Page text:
Welfare Reform Incentives? – Landlords Need a Clearer Picture

Latest Landlord News by:  Madalena Penny

Earlier this year, insightful researchers at landlord network, ‘Legal 4 Landlords’ predicted that the government would use LHA direct payment policy as a bartering tool to lever pressure on landlords in a bid to reduce the rents for housing benefit claimants.

As forecast, earlier this month in a press release from the Department of Work and Pensions, it was revealed that £50 million will be allocated over the next four years, which will go towards providing housing advice, helping local authorities work with landlords and tenants on renegotiating rents, or where needed, helping with the cost of moving.

It appears now that a strategy has been implemented by the government through further statements revealing, ‘that ministers are keen that landlords from the private rental sector work with local authorities and tenants where appropriate to agree to reduce their rents in return for direct Housing Benefit payments.’

Landlords now face some considerable choices as to the exact implications of this proposal and will have to digest all the ramifications and pro’s and cons before deciding on a course.

Reducing rents for LHA tenants may seem reasonable on the surface. A further fact to consider is the implication this will have on tenants who do not receive housing benefit.  No tenant in this situation will be at ease with rent rises, which would be forced upon them, while the unemployed tenants next door receive a reduction for the same type of property.  A rent increase enforced on non-LHA tenants could be construed as subsidizing the rental loss created by the rent reduction applied to LHA tenants.

The DWP believe that when landlords reduce their rents to a level that is affordable to the tenant, the result will bring an overall downward pressure on rents in the private sector resulting in more properties becoming available to those on housing benefit.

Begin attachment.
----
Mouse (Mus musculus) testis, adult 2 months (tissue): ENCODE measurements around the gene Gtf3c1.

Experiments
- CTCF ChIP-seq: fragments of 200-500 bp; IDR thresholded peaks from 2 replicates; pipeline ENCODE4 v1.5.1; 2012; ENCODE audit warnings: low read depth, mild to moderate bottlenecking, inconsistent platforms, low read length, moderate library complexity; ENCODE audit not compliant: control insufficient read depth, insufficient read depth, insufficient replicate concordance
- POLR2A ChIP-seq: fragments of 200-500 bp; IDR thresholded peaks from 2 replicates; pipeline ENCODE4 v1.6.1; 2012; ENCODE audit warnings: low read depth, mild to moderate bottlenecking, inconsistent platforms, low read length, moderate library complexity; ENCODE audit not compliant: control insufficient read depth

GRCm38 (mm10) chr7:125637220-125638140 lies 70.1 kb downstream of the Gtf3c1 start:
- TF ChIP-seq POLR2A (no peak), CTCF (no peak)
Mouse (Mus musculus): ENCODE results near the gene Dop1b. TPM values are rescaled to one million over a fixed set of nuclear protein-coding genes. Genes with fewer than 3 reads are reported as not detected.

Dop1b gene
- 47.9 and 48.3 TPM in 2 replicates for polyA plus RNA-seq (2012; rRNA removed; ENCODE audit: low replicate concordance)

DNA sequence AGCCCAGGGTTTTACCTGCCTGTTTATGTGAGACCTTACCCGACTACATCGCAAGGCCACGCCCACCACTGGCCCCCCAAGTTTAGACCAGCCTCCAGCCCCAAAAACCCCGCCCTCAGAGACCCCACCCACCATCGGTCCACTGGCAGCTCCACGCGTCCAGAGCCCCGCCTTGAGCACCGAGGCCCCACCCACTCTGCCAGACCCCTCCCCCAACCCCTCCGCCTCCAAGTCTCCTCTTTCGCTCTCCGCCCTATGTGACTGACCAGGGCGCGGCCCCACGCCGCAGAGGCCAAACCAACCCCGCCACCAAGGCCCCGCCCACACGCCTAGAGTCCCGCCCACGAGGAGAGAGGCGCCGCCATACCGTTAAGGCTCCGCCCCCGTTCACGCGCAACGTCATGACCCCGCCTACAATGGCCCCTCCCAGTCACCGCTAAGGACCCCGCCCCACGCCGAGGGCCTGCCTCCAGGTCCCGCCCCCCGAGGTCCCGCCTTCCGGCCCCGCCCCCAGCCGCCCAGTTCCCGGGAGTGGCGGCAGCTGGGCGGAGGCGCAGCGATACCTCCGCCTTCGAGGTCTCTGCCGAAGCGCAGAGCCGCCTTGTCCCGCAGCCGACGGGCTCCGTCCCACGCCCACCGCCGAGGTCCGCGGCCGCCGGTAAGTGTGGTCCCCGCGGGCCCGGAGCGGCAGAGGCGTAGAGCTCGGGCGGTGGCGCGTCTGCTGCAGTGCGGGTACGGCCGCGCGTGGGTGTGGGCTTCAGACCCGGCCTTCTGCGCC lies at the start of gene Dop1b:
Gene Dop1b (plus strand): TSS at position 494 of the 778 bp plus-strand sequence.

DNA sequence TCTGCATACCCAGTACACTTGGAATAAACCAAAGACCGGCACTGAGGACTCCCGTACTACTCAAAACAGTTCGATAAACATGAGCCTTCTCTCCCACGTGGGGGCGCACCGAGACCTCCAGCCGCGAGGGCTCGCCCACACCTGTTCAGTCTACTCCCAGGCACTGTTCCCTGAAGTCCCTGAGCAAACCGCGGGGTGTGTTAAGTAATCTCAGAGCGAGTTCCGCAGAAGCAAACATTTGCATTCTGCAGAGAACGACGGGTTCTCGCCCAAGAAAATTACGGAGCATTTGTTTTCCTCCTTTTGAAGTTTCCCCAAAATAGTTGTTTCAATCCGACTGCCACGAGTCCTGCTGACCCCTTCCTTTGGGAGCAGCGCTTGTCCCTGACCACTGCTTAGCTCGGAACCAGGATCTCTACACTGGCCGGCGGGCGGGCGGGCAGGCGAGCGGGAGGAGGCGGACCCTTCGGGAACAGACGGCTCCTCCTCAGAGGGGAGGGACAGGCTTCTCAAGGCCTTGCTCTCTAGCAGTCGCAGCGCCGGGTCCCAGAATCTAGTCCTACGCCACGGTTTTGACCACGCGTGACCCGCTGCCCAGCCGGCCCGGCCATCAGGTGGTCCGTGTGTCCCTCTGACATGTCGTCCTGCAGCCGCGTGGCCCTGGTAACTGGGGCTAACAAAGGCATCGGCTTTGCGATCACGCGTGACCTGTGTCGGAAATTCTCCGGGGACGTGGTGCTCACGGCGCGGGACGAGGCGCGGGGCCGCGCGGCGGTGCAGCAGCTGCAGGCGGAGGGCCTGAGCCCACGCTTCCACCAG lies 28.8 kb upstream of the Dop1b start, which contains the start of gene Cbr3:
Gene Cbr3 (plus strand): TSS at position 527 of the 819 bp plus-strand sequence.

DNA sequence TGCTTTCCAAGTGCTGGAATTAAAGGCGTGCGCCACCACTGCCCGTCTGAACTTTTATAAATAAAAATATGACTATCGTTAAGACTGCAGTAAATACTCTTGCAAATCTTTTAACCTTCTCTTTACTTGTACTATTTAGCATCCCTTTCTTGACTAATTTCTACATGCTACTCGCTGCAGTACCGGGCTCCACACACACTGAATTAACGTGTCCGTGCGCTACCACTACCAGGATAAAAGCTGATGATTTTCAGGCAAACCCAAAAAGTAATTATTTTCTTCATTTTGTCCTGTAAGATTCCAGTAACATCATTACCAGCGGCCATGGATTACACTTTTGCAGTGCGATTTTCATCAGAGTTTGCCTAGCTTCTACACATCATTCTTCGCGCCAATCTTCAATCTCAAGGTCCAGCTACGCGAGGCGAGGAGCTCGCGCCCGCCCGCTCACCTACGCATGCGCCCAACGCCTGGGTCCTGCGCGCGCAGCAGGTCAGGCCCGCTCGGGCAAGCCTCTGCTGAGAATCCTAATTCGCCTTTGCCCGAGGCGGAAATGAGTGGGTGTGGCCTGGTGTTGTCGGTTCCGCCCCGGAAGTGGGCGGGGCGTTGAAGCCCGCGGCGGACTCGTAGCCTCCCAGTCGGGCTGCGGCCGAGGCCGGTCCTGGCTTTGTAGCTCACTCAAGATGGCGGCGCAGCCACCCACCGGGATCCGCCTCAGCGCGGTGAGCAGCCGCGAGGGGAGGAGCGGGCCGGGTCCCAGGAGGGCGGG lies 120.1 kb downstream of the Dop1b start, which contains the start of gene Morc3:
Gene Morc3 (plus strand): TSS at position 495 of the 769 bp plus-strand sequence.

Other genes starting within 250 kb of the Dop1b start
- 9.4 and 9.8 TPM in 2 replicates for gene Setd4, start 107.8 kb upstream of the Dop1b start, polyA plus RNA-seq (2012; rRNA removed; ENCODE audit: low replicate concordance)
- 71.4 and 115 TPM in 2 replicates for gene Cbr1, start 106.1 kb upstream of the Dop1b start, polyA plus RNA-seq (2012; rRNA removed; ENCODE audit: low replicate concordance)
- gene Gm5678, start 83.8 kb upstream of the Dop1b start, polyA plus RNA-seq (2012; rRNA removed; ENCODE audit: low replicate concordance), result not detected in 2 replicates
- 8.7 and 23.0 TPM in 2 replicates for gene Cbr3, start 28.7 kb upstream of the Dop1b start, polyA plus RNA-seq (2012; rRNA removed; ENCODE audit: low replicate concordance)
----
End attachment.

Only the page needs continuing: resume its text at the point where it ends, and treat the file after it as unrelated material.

Landlords should be particularly careful before deciding on a reasonable rent and take into consideration interest rate rises along with maintenance costs on the property.

However, before any landlord should enter into negotiations with a local authority concerning any direct payment for rent reduction trade-off, in the same press release, it was revealed that a £130 million transitional fund has been established to help those affected by the reforms and shortfalls in housing benefit, to be dispersed at the discretion of the local authority.  The distribution of these discretionary payments has been recommended as thus:

· East Midlands £1,270,098

·  Eastern £2,203,059

·  Greater London £4,159,705

·  Inner London £4,021,349

·  North East £866,262

·  North West £2,986,408

·  Scotland £2,676,839

·  South East £3,797,937

·  South West £2,236,504

·  Wales £1,422,995

·  West Midland £2,345,663

·  Yorks and Humberside £2,013,181

While certain aspects of the Welfare Reform Bill have been highlighted this week, the most significant amendment would be attributed to the abandonment of the proposed 10% housing benefit cut that was due to be imposed on claimants who are in receipt of Jobseeker’s allowance for more than 12 months.

The lack of consistency surrounding the Reform Bill along with guidelines and proposals from the government to landlords concerning incentives and initiatives is frankly not detailed or structured enough to give landlords a realistic view.

As part of their ongoing research, Legal 4 Landlords are corresponding with the DWP in hope to secure some fact-based information.  However, L4L researchers are of a view that Local Authorities will be given the responsibility to communicate with private landlords and landlord groups to promote incentives and will probably set a ‘reasonable’ rent for housing benefit claimants,  based on their own region and borough, which will be forwarded to landlords.